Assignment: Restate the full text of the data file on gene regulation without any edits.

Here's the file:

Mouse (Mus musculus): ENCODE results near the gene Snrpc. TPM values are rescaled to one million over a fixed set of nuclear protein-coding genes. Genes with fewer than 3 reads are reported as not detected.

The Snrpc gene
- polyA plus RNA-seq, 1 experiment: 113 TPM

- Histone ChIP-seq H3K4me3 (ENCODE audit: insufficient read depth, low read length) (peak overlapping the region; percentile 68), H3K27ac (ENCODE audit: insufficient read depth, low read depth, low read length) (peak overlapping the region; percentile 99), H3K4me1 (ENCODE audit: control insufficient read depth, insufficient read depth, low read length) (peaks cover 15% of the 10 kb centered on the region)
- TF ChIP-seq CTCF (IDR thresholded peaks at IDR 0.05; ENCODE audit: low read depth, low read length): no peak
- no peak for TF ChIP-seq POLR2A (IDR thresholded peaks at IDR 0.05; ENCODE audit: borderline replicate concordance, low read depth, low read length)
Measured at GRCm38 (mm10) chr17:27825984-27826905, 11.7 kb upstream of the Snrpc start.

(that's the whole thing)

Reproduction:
Mouse (Mus musculus): ENCODE results near the gene Snrpc. TPM values are rescaled to one million over a fixed set of nuclear protein-coding genes. Genes with fewer than 3 reads are reported as not detected.

The Snrpc gene
- polyA plus RNA-seq, 1 experiment: 113 TPM

- Histone ChIP-seq H3K4me3 (ENCODE audit: insufficient read depth, low read length) (peak overlapping the region; percentile 68), H3K27ac (ENCODE audit: insufficient read depth, low read depth, low read length) (peak overlapping the region; percentile 99), H3K4me1 (ENCODE audit: control insufficient read depth, insufficient read depth, low read length) (peaks cover 15% of the 10 kb centered on the region)
- TF ChIP-seq CTCF (IDR thresholded peaks at IDR 0.05; ENCODE audit: low read depth, low read length): no peak
- no peak for TF ChIP-seq POLR2A (IDR thresholded peaks at IDR 0.05; ENCODE audit: borderline replicate concordance, low read depth, low read length)
Measured at GRCm38 (mm10) chr17:27825984-27826905, 11.7 kb upstream of the Snrpc start.